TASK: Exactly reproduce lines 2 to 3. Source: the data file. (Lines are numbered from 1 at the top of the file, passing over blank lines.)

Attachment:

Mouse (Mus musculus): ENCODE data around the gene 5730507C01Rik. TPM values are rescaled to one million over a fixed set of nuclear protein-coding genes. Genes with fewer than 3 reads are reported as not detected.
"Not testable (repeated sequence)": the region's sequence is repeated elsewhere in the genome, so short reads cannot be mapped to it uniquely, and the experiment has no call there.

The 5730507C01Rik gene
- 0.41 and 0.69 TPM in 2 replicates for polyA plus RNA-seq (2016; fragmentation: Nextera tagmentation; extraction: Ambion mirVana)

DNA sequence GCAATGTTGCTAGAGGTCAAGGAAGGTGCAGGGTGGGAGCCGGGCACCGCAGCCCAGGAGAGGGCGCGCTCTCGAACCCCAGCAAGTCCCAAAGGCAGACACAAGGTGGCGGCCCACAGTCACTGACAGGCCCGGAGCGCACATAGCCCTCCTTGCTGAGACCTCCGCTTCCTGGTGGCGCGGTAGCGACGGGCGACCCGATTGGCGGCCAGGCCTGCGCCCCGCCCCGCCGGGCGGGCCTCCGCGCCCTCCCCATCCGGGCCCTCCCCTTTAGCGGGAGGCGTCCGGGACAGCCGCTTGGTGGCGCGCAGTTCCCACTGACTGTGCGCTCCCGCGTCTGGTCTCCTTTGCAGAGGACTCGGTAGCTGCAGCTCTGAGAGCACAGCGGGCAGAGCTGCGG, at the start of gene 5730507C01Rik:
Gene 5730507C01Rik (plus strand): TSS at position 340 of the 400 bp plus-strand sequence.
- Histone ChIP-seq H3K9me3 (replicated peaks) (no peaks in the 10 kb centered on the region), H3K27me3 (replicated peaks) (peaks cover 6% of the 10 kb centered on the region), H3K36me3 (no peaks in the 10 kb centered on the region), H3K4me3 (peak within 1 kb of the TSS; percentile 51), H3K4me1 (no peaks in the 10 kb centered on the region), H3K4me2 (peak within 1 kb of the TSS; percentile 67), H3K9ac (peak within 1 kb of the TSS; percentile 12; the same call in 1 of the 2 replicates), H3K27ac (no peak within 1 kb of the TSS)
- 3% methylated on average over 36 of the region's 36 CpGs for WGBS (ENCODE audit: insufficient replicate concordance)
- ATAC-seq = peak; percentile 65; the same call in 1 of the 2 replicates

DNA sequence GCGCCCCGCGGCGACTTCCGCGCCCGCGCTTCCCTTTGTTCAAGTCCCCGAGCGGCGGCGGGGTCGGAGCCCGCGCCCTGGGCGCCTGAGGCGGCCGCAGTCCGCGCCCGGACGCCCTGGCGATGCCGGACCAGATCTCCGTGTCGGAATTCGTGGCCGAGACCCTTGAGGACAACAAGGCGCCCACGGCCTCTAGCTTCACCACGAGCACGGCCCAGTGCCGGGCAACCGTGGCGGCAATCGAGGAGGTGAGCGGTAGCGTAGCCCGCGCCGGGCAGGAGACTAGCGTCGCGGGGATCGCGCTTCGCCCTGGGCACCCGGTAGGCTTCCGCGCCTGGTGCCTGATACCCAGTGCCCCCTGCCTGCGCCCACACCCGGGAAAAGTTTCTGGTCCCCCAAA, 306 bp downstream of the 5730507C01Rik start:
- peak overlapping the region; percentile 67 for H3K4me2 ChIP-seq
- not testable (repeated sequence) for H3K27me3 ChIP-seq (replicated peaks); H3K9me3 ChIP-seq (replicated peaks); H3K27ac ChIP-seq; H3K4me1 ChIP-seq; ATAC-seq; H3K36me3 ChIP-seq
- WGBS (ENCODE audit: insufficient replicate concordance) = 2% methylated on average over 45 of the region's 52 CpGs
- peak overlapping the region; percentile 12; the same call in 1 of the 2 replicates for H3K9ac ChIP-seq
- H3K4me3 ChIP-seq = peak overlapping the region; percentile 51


"Not testable (repeated sequence)": the region's sequence is repeated elsewhere in the genome, so short reads cannot be mapped to it uniquely, and the experiment has no call there.

The 5730507C01Rik gene